Last reviewed: June 2017
October 16, 1888
New York, New York
November 27, 1953
The American playwright Eugene Gladstone O’Neill is often regarded as the most important twentieth century writer for the theater. He was the son of the popular melodramatic actor James O’Neill and his wife, Ellen (Ella) Quinlan O’Neill. In O’Neill’s posthumous and frankly autobiographical play Long Day’s Journey into Night (completed by 1941 but neither published nor produced until 1956) the father appears as an improvident bohemian, lavish in speculation and with boon companions but parsimonious and unsatisfactory as the head of a family. The mother appears as a loving, somewhat conventional woman wrecked by a morphine addiction contracted during an illness and encouraged by the disorderliness of the domestic establishment.
As a young man, O’Neill was unhappy and rebellious. He sometimes accompanied his father on tour. He was educated at Mount Saint Vincent Catholic Boarding School, 1895-1900, and at Bett’s Academy in Stamford, Connecticut, 1900-1906. He enrolled in Princeton University in 1906 but was dismissed at the end of his first year and spent five years as a drifter. As a common sailor he went on voyages to Honduras, South America, and Europe, and in 1912 he worked briefly in New London, Connecticut, as a reporter on the Telegraph. O’Neill married Kathleen Jenkins in 1909, and they had a son, Eugene, in 1910, before divorcing in 1912. Eugene O’Neill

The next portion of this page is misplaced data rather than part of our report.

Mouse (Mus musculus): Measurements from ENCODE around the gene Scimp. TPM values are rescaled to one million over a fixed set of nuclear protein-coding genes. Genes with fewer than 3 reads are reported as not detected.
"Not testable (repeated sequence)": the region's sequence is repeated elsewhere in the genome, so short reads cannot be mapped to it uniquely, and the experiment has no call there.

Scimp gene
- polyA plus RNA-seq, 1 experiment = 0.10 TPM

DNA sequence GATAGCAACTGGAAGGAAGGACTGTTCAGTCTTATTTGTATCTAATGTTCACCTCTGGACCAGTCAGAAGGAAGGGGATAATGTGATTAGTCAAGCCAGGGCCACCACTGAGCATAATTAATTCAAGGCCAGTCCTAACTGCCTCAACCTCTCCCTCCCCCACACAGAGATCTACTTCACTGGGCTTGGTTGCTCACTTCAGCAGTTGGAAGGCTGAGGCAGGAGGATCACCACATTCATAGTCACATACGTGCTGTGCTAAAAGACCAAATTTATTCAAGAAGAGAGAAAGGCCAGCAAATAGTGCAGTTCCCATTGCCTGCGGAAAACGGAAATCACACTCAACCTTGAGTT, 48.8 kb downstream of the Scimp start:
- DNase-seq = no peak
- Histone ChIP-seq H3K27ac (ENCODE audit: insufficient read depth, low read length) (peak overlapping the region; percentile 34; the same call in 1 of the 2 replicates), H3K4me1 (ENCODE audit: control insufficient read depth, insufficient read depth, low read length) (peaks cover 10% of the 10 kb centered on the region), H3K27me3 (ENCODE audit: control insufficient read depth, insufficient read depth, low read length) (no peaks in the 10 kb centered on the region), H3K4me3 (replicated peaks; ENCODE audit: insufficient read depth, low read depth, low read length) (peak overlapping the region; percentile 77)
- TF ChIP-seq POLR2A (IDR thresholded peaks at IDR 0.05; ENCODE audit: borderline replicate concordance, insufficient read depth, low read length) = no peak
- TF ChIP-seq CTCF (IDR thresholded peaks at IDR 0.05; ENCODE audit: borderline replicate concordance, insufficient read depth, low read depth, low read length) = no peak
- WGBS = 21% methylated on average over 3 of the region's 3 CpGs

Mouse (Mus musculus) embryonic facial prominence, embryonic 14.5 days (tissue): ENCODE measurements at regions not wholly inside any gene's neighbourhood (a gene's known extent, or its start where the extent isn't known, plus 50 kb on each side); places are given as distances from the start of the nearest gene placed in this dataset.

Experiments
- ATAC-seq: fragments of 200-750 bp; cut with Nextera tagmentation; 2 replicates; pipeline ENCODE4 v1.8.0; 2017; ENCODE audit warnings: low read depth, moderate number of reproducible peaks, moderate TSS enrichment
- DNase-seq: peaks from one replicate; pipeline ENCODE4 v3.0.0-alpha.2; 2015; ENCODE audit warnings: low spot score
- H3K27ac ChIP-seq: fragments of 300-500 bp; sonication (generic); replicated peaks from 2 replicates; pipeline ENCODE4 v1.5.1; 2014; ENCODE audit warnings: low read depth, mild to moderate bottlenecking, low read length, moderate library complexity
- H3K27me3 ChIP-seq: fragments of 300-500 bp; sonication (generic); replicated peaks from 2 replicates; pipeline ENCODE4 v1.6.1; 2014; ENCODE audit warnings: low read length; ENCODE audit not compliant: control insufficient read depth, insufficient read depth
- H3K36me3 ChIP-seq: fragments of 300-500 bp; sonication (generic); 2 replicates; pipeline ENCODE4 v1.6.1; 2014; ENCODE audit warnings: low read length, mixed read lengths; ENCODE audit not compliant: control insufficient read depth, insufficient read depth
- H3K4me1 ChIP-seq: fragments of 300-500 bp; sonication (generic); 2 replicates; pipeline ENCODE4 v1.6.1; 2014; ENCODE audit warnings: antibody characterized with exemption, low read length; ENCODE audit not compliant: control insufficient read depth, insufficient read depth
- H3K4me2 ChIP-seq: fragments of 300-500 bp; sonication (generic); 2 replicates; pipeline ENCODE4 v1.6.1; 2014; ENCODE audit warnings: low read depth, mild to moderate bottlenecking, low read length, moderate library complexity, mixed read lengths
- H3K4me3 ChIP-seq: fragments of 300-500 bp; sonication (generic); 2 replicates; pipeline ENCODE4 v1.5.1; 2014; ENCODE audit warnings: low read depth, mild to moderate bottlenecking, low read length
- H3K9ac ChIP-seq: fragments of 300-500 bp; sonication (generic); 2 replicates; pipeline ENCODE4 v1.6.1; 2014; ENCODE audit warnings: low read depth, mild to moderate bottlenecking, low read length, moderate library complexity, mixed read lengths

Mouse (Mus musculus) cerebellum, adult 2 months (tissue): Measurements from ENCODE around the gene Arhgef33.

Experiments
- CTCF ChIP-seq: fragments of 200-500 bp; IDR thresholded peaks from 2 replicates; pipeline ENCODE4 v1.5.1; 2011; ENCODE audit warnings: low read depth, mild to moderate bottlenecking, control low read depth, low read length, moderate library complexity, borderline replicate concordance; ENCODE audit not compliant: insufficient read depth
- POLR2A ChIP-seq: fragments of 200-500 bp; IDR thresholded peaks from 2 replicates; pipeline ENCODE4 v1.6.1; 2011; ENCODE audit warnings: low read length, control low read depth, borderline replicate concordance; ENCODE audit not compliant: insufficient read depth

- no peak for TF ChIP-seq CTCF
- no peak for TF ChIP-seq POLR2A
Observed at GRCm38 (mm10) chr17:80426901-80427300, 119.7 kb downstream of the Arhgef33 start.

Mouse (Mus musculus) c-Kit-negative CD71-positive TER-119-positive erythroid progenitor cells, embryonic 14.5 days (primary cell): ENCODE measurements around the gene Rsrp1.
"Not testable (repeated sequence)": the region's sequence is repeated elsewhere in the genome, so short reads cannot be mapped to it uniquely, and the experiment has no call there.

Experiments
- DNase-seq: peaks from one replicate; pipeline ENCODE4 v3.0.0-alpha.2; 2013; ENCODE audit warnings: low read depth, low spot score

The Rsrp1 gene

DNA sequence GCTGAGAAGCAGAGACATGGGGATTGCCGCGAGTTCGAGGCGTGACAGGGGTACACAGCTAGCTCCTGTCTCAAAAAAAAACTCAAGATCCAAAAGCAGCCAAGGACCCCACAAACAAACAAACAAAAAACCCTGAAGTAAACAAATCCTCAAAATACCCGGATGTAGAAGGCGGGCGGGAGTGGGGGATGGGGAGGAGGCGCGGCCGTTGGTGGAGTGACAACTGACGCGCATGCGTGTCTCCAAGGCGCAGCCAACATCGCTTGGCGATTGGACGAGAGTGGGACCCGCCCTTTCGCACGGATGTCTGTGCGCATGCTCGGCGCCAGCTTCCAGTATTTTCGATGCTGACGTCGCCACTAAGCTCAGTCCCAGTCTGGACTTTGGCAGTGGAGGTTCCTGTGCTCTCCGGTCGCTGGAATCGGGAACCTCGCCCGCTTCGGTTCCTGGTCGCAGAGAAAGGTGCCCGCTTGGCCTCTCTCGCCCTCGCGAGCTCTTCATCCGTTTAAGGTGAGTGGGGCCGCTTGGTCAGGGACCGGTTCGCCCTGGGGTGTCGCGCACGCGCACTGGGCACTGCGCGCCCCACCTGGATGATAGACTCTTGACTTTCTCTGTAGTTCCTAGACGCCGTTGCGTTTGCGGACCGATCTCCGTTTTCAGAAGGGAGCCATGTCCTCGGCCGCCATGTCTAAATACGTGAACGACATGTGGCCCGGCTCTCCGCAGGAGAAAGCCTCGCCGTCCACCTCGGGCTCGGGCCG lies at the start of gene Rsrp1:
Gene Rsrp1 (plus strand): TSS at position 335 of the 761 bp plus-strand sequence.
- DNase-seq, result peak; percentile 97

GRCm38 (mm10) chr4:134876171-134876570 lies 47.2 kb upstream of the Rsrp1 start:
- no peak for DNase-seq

The six months O’Neill spent at Gaylord Farm tuberculosis sanatorium, beginning on December 24, 1912, marked the turning point in his life. In the hospital he read widely in the modern drama; profoundly impressed by Henrik Ibsen and, even more, August Strindberg, he determined to become a playwright. Beginning in 1914 he spent some time as a student in George Pierce Baker’s dramatic workshop at Harvard University. That same year he published his first book, Thirst, and Other One-Act Plays. In 1916 he moved to Provincetown, Massachusetts, where he saw one of his plays produced for the first time. An amateur group calling itself the Provincetown Players acted his short romantic melodrama, Bound East for Cardiff, first at Provincetown, then at its tiny theater in New York’s Greenwich Village.